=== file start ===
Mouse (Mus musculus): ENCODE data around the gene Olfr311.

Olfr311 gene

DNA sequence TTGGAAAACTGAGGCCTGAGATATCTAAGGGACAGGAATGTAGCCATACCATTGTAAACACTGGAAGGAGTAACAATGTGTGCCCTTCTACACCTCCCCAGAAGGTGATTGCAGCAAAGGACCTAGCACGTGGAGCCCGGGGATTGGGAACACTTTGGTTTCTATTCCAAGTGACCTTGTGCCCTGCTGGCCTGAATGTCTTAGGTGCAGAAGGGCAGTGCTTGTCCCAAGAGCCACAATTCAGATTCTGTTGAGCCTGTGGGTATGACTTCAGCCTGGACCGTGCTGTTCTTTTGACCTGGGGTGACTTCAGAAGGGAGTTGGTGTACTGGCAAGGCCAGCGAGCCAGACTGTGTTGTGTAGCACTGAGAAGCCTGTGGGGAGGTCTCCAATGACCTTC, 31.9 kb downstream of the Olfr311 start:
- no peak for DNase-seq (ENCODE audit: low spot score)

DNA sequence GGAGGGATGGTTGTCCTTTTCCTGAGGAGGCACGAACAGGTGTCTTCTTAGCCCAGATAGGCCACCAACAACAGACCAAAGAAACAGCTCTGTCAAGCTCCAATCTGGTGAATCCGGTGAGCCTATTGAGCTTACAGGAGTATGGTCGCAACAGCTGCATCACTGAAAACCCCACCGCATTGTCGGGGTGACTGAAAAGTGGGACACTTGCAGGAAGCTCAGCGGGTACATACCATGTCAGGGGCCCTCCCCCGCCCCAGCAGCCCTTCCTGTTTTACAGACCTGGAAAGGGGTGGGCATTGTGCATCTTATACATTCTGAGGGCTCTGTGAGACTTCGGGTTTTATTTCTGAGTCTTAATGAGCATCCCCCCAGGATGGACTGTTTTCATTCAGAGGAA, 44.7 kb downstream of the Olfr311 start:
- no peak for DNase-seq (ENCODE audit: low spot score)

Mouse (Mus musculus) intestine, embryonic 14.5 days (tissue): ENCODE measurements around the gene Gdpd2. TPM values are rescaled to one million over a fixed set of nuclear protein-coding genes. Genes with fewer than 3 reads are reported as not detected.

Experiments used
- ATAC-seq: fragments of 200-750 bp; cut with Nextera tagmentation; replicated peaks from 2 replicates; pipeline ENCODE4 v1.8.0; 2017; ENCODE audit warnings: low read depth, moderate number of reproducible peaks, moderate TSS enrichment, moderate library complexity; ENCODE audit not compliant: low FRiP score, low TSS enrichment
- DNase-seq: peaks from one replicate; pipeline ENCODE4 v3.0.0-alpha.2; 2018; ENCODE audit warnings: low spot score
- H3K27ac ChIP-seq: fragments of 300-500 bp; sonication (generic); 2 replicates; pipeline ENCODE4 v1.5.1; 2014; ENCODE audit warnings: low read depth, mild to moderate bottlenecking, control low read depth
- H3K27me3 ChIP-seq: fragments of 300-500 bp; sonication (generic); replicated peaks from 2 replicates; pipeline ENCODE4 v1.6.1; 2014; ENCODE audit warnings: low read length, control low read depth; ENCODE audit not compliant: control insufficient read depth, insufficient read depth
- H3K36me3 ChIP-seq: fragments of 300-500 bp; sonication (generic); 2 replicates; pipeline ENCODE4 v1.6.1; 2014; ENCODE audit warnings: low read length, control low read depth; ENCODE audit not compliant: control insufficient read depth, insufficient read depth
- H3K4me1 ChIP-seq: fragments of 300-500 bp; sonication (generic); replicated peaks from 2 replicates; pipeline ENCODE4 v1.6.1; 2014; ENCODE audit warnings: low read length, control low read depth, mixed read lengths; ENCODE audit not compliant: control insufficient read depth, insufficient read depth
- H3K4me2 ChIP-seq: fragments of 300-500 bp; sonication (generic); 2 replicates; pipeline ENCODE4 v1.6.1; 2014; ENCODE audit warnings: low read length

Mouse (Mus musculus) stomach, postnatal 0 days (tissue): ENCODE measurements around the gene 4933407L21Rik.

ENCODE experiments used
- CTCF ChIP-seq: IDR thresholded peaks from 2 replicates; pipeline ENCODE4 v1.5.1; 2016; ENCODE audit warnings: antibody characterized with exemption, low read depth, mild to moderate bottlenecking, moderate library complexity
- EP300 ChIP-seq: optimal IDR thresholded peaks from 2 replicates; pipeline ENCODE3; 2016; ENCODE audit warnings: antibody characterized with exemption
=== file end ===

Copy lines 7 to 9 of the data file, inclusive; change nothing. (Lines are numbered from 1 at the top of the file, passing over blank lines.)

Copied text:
Mouse (Mus musculus) intestine, embryonic 14.5 days (tissue): ENCODE measurements around the gene Gdpd2. TPM values are rescaled to one million over a fixed set of nuclear protein-coding genes. Genes with fewer than 3 reads are reported as not detected.

Experiments used
- ATAC-seq: fragments of 200-750 bp; cut with Nextera tagmentation; replicated peaks from 2 replicates; pipeline ENCODE4 v1.8.0; 2017; ENCODE audit warnings: low read depth, moderate number of reproducible peaks, moderate TSS enrichment, moderate library complexity; ENCODE audit not compliant: low FRiP score, low TSS enrichment